The Free Press, Mankato, MN

Local News

August 27, 2013

Reading scores take dive statewide

More rigorous standards affect MCA results

MANKATO — Usually, students taking the annual Minnesota Comprehensive Assessment test perform better on the reading portion than the math.

But the new rigorous state reading standards — adopted to help ensure college- and career-readiness — resulted in big reading score declines in this year's results, released today by the Minnesota Department of Education. The new English Language Arts standards include more complex problems to teach students “how to effectively communicate and to use related knowledge and contexts to synthesize information into meaningful messages,” according to MDE.

District-wide, Mankato Area Public Schools scored above the state average at all grade levels in both reading and math. However, nine individual schools had grade levels that scored below the state average in reading.

“We understood that it was possible we would see a dip statewide,” said Heather Mueller, director of teaching and learning, who added that teachers and administrators have been working on implementing the new standards into classrooms since last year.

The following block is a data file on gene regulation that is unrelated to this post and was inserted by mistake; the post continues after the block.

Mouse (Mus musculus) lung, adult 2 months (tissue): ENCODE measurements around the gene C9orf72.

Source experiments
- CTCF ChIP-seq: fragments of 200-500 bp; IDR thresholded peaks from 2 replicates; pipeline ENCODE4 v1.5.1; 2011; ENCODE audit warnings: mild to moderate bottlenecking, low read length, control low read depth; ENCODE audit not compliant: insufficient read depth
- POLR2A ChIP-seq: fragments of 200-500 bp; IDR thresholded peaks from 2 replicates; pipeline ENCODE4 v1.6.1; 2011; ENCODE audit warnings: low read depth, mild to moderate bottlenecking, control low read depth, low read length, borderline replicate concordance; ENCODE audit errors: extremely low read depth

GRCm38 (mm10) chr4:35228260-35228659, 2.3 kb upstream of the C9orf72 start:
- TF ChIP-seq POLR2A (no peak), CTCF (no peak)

“With this level of rigor, it's going to take time,” said Gwen Walz, assessment coordinator.

The MCA test results break down proficiency in math and reading, beginning with grade 3. The test factors greatly into determining a school's Multiple Measurements Rating, which is the assessment criteria under the state's No Child Left Behind waiver.

The ratings — which include points based on proficiency, student growth, closure in achievement gap and graduation rate — will be released in early October. The MCA results influence all categories except for graduation rate.

Among Mankato schools, many schools had grades that scored in the 80th percentage bracket or above in math, and only a couple of schools had grade levels below 60 percent proficient. The opposite was true for reading, with various schools having one or more grade levels averaging below 60 percent proficient. Only two schools had grade levels with more than 80 percent proficiency in reading — Bridges Community School and Eagle Lake Elementary.

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